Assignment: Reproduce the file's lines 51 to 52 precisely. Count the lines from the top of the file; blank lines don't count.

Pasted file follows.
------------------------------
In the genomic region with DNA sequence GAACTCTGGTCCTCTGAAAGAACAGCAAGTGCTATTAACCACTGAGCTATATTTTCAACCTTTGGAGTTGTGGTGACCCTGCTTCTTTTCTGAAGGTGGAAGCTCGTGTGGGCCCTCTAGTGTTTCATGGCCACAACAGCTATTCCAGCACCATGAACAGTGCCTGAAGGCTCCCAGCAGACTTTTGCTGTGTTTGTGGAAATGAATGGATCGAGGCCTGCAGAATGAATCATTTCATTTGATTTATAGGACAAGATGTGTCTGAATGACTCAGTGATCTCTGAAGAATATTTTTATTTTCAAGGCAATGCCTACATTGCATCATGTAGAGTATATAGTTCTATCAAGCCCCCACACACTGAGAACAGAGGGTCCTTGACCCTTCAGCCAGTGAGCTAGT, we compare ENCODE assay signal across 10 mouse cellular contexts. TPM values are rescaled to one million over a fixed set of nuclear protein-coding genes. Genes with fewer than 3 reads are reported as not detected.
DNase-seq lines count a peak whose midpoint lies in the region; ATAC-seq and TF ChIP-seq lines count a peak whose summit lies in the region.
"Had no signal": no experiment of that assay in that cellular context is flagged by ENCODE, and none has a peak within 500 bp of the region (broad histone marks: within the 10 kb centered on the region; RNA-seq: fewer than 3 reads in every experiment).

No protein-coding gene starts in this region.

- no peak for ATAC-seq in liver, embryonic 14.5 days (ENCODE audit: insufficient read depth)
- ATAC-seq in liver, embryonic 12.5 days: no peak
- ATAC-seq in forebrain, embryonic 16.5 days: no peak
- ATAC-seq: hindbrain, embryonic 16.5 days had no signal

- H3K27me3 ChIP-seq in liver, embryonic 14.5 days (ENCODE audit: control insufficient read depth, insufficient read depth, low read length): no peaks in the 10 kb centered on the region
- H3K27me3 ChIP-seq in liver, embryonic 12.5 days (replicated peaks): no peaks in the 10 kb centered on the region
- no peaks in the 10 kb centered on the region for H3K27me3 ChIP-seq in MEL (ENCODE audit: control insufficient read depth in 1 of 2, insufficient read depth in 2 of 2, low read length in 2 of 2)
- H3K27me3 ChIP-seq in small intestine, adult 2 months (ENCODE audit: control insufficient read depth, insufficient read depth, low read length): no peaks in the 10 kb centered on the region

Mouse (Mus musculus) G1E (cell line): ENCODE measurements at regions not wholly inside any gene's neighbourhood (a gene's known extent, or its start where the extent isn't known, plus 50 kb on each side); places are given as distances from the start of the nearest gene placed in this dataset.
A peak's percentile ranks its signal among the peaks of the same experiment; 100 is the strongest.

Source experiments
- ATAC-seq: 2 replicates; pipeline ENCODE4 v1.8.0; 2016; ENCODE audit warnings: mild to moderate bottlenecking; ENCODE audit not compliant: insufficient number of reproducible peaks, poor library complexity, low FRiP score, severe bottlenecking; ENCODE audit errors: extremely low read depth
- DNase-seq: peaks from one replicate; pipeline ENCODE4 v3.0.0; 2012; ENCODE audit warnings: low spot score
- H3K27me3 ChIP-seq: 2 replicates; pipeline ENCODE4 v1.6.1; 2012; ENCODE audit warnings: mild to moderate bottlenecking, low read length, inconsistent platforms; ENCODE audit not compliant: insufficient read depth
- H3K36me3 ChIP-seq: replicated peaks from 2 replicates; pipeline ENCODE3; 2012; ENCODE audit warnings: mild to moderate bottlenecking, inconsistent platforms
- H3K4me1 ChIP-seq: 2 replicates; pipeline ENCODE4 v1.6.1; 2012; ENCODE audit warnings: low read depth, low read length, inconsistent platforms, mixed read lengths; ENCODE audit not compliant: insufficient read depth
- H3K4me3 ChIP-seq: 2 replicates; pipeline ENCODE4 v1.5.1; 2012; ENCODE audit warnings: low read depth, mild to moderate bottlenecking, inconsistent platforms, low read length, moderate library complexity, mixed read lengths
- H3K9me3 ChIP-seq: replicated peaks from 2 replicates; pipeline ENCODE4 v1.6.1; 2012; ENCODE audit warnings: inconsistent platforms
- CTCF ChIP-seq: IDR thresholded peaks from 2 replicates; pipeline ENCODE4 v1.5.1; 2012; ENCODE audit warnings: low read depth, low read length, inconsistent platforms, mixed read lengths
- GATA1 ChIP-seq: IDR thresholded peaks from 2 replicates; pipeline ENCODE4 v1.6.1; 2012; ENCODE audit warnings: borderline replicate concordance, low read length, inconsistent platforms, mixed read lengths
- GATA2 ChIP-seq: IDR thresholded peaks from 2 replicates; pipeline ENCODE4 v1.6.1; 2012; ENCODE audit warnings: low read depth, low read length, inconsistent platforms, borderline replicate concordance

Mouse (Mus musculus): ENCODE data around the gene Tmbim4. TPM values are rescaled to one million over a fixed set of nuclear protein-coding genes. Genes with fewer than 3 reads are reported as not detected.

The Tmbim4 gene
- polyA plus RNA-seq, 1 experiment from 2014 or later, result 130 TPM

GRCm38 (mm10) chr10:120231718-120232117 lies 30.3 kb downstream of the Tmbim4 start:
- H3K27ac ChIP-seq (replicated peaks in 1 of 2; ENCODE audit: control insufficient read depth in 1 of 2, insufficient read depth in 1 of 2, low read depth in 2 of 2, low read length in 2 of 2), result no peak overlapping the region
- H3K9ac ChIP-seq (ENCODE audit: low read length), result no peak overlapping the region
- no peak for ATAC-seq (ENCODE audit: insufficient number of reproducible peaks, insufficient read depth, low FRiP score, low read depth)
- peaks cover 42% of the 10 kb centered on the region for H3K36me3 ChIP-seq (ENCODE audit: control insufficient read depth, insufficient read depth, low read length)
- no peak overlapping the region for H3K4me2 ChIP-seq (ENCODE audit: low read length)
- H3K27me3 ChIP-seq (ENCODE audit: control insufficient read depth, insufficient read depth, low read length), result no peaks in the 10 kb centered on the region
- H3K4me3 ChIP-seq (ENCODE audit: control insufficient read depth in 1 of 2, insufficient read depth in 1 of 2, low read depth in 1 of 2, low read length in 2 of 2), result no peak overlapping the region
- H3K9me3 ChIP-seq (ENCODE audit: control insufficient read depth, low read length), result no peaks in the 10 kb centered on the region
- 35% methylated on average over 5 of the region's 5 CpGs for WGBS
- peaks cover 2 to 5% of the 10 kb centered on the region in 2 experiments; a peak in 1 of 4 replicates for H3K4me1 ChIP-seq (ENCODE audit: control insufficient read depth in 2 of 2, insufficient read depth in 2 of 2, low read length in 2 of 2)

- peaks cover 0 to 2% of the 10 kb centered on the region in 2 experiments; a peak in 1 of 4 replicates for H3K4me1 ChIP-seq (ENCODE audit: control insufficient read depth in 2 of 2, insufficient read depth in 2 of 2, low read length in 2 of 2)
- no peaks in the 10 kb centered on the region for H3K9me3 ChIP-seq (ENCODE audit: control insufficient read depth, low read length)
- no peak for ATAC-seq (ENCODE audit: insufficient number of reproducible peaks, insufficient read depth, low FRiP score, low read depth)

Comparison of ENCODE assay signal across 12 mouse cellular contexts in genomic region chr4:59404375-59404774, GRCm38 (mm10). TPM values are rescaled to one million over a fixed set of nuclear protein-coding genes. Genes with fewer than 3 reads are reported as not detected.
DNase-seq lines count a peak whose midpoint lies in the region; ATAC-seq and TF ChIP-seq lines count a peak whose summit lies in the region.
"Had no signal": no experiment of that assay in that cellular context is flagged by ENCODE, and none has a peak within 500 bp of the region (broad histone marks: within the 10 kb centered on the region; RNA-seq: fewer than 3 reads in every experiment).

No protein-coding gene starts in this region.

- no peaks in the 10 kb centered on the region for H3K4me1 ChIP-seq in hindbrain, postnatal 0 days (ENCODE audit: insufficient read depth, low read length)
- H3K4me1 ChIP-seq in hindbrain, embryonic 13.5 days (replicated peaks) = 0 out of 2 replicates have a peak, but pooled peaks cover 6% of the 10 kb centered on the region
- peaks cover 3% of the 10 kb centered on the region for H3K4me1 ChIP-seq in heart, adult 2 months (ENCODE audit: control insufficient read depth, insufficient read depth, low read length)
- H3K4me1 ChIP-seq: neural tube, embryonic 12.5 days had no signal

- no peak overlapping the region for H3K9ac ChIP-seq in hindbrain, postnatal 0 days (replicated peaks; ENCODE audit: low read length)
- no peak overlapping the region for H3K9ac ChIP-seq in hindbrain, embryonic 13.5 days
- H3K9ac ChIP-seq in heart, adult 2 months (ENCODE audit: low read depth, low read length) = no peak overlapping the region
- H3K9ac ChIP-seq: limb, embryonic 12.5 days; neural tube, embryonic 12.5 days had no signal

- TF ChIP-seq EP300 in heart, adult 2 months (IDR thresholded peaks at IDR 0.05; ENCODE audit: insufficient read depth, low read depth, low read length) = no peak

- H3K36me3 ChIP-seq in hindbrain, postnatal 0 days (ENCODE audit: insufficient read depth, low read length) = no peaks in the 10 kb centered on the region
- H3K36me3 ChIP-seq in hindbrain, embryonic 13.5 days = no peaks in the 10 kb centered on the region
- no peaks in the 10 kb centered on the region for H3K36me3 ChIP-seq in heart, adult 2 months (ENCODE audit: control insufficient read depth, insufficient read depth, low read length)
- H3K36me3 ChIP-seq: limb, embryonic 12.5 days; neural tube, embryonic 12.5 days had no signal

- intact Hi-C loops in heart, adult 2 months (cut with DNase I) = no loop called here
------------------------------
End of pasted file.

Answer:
- no peak overlapping the region for H3K9ac ChIP-seq in hindbrain, postnatal 0 days (replicated peaks; ENCODE audit: low read length)
- no peak overlapping the region for H3K9ac ChIP-seq in hindbrain, embryonic 13.5 days